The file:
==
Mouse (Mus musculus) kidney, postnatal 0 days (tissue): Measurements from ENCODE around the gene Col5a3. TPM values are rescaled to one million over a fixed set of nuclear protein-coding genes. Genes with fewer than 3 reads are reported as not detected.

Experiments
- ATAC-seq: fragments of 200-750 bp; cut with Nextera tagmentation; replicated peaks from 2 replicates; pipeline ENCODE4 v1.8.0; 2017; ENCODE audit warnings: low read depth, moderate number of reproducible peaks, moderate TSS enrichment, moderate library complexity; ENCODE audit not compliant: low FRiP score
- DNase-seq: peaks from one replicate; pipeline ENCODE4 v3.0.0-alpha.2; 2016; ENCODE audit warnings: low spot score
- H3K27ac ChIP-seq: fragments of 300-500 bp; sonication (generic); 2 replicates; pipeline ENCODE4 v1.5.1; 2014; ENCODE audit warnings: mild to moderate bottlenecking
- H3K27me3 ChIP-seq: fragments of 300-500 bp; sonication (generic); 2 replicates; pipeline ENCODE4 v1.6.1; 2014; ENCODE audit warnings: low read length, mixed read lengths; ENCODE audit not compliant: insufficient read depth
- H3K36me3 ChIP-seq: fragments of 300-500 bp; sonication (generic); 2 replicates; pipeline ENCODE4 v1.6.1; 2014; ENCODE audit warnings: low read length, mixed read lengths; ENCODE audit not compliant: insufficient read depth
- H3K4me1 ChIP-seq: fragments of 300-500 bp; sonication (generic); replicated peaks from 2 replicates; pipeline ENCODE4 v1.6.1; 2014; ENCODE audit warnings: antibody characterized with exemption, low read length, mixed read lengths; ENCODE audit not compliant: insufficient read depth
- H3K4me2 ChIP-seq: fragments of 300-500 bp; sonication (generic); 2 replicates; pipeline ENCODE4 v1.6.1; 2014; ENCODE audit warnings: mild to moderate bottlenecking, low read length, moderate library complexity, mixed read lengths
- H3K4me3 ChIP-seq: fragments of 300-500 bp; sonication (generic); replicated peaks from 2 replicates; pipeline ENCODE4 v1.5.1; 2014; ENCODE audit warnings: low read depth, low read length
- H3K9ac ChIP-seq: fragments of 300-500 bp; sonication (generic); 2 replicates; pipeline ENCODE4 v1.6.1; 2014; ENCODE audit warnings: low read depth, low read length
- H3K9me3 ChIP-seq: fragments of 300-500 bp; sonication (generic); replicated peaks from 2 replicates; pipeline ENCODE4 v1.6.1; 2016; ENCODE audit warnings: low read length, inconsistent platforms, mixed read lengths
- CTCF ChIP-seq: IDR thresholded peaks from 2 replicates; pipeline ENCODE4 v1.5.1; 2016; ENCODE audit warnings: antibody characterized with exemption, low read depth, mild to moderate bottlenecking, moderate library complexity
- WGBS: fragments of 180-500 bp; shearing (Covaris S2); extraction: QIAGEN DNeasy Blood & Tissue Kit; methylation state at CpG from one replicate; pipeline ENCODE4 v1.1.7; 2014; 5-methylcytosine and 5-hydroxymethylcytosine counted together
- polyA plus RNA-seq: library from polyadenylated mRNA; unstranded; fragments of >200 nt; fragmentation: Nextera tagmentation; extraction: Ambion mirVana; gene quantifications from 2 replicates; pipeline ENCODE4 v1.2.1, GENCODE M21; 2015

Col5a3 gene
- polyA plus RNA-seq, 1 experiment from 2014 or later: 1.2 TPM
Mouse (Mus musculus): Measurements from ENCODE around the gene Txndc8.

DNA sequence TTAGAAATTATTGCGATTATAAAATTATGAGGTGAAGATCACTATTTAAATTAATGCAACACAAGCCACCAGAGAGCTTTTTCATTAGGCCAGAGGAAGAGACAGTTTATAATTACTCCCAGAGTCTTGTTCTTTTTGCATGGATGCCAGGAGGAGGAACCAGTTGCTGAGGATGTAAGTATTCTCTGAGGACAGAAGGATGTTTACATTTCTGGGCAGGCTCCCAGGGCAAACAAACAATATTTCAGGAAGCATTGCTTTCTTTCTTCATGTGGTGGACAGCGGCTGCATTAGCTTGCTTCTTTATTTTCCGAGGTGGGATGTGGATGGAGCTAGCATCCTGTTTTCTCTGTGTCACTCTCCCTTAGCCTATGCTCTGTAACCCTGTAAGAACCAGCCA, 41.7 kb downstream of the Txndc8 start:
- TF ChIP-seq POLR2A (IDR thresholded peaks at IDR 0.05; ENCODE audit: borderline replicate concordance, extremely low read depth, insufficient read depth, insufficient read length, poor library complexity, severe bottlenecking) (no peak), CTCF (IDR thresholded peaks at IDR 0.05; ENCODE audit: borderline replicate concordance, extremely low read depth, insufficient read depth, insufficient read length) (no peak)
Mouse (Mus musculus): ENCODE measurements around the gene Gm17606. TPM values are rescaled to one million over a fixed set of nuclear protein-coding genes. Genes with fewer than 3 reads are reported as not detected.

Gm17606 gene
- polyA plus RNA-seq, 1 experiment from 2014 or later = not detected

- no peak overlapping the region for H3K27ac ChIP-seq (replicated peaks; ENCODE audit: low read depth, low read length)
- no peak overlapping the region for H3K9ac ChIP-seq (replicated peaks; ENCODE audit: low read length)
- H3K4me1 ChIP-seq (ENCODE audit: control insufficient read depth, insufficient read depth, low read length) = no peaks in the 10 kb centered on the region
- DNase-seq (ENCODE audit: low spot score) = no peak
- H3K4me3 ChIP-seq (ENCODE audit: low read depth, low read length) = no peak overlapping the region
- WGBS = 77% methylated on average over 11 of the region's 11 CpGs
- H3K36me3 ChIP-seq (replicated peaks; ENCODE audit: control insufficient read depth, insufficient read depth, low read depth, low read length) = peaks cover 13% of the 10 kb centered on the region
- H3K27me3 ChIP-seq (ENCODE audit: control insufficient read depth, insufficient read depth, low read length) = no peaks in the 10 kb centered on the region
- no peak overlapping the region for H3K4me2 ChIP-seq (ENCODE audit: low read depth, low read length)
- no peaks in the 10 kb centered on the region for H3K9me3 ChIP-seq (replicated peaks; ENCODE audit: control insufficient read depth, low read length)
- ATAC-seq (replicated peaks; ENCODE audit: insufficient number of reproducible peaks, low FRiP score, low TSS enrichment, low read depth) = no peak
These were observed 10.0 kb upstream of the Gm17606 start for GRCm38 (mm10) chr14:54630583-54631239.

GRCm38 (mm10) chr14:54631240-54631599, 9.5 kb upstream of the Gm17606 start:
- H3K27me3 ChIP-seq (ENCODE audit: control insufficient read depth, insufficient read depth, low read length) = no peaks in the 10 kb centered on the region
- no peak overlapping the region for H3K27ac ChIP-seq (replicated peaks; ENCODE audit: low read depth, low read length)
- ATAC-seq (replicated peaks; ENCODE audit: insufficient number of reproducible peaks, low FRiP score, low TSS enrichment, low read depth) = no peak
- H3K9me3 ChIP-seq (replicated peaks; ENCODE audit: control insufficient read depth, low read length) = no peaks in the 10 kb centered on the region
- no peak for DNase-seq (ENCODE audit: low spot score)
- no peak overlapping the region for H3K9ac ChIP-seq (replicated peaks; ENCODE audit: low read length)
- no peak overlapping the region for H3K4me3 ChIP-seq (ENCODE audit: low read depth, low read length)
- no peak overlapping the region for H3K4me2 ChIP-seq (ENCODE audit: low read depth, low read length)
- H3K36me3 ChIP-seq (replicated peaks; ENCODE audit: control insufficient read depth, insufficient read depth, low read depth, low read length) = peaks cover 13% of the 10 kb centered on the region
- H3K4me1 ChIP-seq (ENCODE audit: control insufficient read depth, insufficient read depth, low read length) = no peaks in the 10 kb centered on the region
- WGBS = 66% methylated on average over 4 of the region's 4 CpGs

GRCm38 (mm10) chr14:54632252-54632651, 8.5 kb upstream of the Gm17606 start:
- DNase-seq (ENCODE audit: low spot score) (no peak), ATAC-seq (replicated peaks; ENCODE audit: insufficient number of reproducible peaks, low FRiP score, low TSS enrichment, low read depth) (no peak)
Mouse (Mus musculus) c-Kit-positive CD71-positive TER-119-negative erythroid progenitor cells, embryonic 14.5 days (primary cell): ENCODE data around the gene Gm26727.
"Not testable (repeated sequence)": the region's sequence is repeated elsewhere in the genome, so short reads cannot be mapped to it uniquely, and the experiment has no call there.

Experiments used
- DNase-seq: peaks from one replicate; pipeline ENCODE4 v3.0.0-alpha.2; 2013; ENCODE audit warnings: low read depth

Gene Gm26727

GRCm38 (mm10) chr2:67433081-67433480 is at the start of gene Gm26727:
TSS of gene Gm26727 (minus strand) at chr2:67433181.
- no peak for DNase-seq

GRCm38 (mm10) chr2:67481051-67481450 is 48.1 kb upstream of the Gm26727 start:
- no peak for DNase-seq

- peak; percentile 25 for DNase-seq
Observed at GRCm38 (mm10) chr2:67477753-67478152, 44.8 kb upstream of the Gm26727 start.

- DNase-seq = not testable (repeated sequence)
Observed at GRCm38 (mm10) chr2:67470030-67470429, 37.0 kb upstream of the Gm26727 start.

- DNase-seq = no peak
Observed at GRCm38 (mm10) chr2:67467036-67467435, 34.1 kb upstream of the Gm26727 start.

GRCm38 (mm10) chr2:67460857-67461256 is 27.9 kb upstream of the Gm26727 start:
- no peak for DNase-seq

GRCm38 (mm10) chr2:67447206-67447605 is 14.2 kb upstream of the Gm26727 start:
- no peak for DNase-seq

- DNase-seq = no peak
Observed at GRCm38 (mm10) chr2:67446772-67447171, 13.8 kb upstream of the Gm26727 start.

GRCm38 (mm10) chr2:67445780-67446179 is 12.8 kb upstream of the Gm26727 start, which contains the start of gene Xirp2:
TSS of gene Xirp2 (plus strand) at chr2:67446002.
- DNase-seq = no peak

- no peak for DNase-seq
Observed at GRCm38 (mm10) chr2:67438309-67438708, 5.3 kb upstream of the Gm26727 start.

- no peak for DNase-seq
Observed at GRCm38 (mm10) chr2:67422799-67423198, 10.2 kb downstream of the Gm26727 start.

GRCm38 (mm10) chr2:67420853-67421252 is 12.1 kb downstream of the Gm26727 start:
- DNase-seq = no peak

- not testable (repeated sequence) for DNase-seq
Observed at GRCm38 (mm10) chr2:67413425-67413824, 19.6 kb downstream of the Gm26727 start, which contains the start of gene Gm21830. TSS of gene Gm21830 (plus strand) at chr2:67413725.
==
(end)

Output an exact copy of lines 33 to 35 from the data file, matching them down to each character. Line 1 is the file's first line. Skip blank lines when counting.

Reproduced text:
- no peaks in the 10 kb centered on the region for H3K9me3 ChIP-seq (replicated peaks; ENCODE audit: control insufficient read depth, low read length)
- ATAC-seq (replicated peaks; ENCODE audit: insufficient number of reproducible peaks, low FRiP score, low TSS enrichment, low read depth) = no peak
These were observed 10.0 kb upstream of the Gm17606 start for GRCm38 (mm10) chr14:54630583-54631239.